When you want to do something amazing, all you need is a trigger and a little bit of motivation. For Bengaluru-based student Nupur Patny, a spark was all that was needed. It set her on the path to make the city a little safer for women. Her ‘It’s Not My Fault’ initiative started as a school project that quickly became a platform for women to share their stories of subtle sexual harassment. In a candid chat with us, we find out the entire story...
As part of her academic project, Nupur was asked to design something that will be socially beneficial. She shares, “I took up women safety which was fueled by my own experience at Kempegowda Metro Station where I was stared at and followed by a group of men. This incident pushed me to look at subtle sexual harassment.” Though she is originally for Mumbai, Nupur studies here in the Srishti School of Art, Design, and Technology.
Talking about the kind of research that went into —
It’s Not My Fault, “I looked into a lot of qualitative data from reports to understand the current situation. And focus was on subtle harassment only in public transits,” she shares adding she also spoke to a number of women to collect their stories.
During this process, Nupur realised the entire dynamics of women’s safety and also that women were open to sharing stories when they find connectivity. Nupur adds, “Talking to them, I realised that I could create a space where they could share their stories and connect with other women.”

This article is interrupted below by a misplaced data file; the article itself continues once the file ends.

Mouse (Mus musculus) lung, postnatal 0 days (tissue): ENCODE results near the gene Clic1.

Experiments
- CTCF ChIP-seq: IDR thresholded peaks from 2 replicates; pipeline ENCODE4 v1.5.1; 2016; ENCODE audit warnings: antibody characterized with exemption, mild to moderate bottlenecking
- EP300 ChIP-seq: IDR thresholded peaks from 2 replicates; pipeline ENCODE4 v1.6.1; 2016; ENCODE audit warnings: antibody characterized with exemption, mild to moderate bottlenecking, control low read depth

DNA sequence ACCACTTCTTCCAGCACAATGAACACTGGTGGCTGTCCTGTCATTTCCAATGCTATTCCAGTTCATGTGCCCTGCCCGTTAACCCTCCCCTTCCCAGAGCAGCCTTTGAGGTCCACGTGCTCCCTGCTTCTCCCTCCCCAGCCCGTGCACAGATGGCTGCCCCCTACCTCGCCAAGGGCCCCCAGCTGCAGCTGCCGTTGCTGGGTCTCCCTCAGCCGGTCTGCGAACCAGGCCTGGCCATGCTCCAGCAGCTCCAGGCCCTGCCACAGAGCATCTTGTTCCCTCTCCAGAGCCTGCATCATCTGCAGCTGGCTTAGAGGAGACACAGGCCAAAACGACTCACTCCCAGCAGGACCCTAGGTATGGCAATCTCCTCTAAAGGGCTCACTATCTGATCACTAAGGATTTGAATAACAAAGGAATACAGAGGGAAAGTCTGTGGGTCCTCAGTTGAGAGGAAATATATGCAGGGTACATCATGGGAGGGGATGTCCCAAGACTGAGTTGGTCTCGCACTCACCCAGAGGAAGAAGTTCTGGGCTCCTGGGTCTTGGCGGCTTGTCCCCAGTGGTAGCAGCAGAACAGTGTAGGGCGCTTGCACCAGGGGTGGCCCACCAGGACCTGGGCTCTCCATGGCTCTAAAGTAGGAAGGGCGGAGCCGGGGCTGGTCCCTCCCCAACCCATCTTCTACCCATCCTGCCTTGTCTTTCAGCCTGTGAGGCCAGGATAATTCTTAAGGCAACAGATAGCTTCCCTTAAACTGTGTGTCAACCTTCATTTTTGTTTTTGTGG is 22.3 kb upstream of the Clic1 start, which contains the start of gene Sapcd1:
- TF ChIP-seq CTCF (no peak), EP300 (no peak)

During the developing stages of the project, Nupur put up a physical map of Bengaluru at a women’s conference where she invited women to mark particular places of harassment on the map. Explaining in detail, “I asked women to describe the event or put it in drawing on the map at the place it happened. I wanted to see if they could reflect on the change they wanted to see. Further on, I wanted to do the same and put it on a digital platform. They can come on to the platform, share and pinpoint where the incident has happened, “ she shares adding that through the name of the project, she wants to move away from victim-blaming and make it more empowering.
The 21-year-old who is an avid traveller and dancer shares that she has also spoken to the police who are interested in the data that comes directly from the victim. Using this data, they can take preventive measures. Talking about her future plans for the digital space she shares, “Since this is the first prototype that I have developed, the scope of it is to look into different types of subtle harassment. And also understanding how everyone including men and the perpetrators will use this data. I want to work with women organisations for this.”